A Project on the Antiochian Chalcedonian Orthodox Manuscripts : Syriac, Arabic, Cpa and Greek
Parole de l’Orrient 31 (2006) 1-9
A PROJECT ON THE ANTIOCHIAN CHALCEDONIAN
SYRIAC, ARABIC, CPA AND GREEK
Elia N. KHALIFEH
First of all, I want to thank so much Dr. Sebastian Brock. Because of
him, I had the great opportunity to continue my studies and research in Ox-
ford on this important project. Also, I would like to thank Fr. Samir Khalil
for giving me the opportunity to be among you today.
My paper will consist of a few short words on my project on the Or-
thodox Chalcedonian Manuscripts in Syriac, Arabic, Christian Palestinian
Aramaic (CPA) and Greek.
1 - THE TRILINGUAL ICON
Before I begin my talk, I want to show a beautiful icon from the very
old Monastery of the Dormition of the Theotokos in Kaftun1, Northern
Mount Lebanon, to summarise how the three languages: Greek, Syriac and
Arabic were used all along in the Orthodox Chalcedonian Patriarchate of
Antioch and all the East. This icon is painted on both sides (i.e. bilateral):
- The first side shows an icon of the Theotokos Hodigitria from the 11th
century by an unknown iconographer. [Plate 1]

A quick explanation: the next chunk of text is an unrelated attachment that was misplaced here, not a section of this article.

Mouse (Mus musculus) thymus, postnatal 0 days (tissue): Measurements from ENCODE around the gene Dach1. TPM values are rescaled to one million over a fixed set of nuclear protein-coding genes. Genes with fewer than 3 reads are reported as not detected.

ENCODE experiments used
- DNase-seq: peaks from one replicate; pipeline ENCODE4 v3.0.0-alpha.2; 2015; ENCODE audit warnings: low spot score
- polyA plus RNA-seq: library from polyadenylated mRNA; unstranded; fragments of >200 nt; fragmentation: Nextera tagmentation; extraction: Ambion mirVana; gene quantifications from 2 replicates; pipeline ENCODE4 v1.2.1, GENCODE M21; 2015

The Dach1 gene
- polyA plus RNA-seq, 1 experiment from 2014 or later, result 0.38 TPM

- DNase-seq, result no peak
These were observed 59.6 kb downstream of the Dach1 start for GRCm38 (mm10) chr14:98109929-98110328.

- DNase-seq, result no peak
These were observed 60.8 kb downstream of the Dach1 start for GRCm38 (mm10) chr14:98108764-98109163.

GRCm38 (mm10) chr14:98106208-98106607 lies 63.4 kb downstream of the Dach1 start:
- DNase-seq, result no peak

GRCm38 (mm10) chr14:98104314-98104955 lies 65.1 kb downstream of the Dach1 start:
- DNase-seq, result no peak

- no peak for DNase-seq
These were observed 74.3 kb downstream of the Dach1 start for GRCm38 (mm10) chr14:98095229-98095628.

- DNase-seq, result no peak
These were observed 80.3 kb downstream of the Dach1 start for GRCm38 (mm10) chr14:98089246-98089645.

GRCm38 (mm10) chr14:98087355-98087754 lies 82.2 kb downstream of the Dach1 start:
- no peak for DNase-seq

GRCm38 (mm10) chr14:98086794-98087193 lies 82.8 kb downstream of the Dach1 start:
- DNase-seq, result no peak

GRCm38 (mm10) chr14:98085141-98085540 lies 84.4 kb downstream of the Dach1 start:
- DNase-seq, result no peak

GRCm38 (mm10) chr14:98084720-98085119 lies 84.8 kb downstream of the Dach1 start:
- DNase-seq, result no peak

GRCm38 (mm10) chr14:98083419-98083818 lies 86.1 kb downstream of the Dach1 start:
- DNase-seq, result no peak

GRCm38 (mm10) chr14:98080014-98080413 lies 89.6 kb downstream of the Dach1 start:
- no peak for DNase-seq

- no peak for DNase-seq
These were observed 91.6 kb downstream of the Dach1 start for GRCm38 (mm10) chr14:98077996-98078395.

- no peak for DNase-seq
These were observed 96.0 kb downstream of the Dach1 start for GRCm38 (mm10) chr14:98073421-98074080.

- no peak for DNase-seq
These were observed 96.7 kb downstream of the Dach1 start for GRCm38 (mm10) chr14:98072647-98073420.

- The second side shows an icon of the Theophany (the Baptism of Jesus
Christ) from the 13th century also by an unknown iconographer. [Plate 2]
1) For further information concerning the monastery and the bilateral icon of Kaftun
see: LAMENS, «Notices» (1996) 21-27. MOUAWAD, «Les Mystérieux Monastères de Kaftun»
(2001-2) 95-113. HÉLOU, «L’icône bilatérale de la Vierge de Kaftoun» (2003) 101-31.
IMMERZEEL, «Medieval Wall Paintings» (2004) 11, 25, 31.
Here, I would like also to bring to attention to the recent and extremely important dis-
covery of the ancient and wonderful frescoes in the Church of Saints Sergius and Bacchus
near the Monastery of the Theotokos in Kaftun. A project was set up to reveal and preserve
these frescoes hidden under plaster. These frescoes contain a number of inscriptions in Greek,
Syriac Chalcedonian, and Arabic.
ELIA N. KHALIFEH
What is distinctive about the second side of this icon (the Theophany) is